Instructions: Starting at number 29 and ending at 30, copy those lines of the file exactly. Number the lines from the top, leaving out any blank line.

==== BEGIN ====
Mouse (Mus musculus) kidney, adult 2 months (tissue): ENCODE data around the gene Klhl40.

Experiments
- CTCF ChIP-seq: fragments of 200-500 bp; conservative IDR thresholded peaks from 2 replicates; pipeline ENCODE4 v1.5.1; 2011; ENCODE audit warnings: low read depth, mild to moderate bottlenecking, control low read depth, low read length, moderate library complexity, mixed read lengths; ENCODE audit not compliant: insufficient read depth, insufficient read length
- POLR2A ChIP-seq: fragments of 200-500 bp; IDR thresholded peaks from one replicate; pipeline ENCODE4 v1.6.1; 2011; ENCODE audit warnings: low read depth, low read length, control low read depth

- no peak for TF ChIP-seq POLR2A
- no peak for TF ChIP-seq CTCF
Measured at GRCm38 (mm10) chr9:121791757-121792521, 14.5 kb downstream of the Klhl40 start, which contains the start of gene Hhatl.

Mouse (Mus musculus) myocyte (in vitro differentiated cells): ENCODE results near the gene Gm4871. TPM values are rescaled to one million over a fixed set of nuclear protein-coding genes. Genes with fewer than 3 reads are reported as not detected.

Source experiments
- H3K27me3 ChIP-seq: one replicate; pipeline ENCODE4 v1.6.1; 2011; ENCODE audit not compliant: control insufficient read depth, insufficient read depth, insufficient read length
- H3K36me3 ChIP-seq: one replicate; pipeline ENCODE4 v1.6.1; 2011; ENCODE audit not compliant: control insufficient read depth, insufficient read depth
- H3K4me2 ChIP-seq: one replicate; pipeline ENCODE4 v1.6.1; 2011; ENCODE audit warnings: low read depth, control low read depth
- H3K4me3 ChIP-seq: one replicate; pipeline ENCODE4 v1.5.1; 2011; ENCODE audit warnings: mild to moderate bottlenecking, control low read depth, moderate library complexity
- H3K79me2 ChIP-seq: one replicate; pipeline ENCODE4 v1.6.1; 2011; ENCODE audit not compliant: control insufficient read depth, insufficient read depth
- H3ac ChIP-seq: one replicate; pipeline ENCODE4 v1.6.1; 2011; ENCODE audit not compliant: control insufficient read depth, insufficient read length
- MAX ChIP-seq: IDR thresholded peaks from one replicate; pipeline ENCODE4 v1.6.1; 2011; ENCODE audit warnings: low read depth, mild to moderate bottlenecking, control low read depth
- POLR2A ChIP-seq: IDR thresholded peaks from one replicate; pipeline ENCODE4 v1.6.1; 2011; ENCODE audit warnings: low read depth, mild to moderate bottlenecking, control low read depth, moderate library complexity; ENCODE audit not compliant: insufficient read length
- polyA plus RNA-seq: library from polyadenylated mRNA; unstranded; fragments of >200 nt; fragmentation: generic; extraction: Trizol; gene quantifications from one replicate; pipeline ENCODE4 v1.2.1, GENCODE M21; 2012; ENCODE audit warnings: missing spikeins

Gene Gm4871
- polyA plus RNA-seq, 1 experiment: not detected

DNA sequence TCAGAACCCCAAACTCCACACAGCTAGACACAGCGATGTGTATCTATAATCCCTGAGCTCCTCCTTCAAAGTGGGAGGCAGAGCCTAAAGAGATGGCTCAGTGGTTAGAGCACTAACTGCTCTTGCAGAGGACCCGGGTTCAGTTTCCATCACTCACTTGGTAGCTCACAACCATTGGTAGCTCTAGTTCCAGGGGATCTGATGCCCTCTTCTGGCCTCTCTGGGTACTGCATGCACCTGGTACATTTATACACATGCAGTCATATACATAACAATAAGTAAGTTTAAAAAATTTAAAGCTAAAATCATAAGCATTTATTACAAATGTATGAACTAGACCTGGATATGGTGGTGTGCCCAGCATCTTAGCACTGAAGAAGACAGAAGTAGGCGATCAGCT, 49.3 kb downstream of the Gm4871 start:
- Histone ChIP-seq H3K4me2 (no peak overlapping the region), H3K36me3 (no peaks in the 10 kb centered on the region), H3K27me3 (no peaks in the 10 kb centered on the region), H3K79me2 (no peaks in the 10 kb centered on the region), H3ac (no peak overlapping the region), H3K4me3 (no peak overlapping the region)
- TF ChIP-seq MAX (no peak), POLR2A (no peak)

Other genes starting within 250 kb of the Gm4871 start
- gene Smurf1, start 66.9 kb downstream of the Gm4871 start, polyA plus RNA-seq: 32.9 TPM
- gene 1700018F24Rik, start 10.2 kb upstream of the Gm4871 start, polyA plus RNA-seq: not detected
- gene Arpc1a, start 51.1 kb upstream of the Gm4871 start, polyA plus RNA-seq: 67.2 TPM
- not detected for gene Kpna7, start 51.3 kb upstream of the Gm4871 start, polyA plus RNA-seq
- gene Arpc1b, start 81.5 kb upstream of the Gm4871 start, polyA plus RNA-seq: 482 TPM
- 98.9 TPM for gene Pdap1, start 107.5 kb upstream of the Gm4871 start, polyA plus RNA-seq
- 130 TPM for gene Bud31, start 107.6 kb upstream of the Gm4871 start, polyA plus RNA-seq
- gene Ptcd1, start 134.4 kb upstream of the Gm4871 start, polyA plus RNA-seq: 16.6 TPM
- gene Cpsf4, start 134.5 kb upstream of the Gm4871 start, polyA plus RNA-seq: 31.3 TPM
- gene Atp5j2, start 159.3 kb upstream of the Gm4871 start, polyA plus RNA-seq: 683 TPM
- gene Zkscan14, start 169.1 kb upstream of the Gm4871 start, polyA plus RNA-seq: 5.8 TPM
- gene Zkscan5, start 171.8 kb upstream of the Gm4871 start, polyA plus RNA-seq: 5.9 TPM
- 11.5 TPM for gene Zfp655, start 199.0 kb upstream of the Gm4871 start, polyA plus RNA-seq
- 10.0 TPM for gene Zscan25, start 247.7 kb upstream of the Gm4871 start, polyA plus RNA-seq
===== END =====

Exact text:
- gene Arpc1b, start 81.5 kb upstream of the Gm4871 start, polyA plus RNA-seq: 482 TPM
- 98.9 TPM for gene Pdap1, start 107.5 kb upstream of the Gm4871 start, polyA plus RNA-seq